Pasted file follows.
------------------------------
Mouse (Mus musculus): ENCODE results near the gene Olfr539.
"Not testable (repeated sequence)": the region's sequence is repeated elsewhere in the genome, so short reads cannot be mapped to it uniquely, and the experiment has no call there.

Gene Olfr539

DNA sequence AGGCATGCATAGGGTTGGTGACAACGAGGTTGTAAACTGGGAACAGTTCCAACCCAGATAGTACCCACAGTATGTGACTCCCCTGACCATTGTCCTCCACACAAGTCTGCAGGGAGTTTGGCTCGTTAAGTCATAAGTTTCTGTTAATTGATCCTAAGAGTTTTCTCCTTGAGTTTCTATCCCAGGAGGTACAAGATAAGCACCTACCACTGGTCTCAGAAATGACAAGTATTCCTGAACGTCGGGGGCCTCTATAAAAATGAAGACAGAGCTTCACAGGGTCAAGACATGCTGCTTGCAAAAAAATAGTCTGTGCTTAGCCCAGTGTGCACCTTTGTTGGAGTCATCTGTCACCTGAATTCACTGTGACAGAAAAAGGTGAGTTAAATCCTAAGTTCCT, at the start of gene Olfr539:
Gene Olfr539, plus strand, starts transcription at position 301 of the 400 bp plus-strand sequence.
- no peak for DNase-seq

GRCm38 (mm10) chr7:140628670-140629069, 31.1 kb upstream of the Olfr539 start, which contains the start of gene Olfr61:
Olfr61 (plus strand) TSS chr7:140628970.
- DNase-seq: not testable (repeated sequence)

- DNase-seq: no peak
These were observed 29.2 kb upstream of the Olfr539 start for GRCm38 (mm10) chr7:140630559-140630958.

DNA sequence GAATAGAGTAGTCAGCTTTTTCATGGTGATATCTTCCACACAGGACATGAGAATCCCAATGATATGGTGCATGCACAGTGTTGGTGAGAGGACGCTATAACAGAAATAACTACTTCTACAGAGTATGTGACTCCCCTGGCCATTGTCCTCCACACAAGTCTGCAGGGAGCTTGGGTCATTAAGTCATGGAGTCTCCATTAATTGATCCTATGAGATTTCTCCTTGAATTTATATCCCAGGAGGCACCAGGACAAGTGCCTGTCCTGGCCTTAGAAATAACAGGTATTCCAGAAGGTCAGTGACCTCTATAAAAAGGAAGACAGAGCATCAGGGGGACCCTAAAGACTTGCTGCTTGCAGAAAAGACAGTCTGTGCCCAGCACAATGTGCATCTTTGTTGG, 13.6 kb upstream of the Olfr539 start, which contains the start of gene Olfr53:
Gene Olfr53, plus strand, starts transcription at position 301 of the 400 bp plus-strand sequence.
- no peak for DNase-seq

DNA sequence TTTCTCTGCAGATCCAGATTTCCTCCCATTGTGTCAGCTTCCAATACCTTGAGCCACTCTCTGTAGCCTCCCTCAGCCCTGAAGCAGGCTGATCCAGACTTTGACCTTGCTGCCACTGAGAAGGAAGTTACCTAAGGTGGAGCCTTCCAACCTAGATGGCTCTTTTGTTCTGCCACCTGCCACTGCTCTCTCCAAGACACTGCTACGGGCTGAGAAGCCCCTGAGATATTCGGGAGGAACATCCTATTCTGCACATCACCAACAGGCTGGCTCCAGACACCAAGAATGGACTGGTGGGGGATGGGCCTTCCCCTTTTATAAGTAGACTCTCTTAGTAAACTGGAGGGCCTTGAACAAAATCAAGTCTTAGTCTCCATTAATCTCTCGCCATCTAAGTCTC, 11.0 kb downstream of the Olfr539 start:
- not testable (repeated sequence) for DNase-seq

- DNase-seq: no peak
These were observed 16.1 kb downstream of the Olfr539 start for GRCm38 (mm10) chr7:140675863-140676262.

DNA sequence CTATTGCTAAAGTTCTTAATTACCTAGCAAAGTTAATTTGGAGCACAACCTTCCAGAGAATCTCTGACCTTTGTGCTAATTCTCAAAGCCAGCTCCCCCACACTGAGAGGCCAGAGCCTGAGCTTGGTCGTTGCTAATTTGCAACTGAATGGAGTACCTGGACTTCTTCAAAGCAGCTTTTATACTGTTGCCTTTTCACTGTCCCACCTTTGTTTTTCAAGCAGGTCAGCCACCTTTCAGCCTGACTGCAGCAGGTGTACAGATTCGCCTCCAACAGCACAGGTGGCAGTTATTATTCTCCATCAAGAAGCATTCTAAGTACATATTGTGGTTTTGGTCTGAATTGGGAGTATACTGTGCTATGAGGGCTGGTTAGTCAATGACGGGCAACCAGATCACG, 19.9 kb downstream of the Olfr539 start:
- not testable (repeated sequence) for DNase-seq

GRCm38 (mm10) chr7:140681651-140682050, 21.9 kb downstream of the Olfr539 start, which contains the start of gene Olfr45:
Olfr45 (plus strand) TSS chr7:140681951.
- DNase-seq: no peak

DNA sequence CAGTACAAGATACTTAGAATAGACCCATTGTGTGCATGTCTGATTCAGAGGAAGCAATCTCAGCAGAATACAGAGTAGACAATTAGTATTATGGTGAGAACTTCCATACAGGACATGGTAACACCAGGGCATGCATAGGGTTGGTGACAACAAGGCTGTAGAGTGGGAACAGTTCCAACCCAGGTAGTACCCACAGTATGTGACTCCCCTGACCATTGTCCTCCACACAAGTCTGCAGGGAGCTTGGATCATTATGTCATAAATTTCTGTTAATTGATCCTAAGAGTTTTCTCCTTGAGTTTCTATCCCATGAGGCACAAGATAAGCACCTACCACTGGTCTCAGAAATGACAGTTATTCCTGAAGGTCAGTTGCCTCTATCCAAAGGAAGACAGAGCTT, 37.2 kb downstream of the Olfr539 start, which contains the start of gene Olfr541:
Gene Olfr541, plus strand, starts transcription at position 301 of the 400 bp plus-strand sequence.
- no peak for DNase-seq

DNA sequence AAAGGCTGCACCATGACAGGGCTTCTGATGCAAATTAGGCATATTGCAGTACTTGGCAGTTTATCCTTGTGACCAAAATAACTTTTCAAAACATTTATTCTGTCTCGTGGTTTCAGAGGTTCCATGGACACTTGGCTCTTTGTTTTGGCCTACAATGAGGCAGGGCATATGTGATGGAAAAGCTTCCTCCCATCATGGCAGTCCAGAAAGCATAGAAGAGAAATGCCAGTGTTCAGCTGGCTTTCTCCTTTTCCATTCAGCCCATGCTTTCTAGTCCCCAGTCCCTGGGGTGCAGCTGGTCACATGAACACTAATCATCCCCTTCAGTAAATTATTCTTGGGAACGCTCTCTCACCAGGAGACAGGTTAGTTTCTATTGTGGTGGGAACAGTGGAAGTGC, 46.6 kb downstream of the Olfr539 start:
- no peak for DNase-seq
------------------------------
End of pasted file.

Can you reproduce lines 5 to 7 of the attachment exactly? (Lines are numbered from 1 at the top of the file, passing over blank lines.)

Gene Olfr539, plus strand, starts transcription at position 301 of the 400 bp plus-strand sequence.
- no peak for DNase-seq

GRCm38 (mm10) chr7:140628670-140629069, 31.1 kb upstream of the Olfr539 start, which contains the start of gene Olfr61: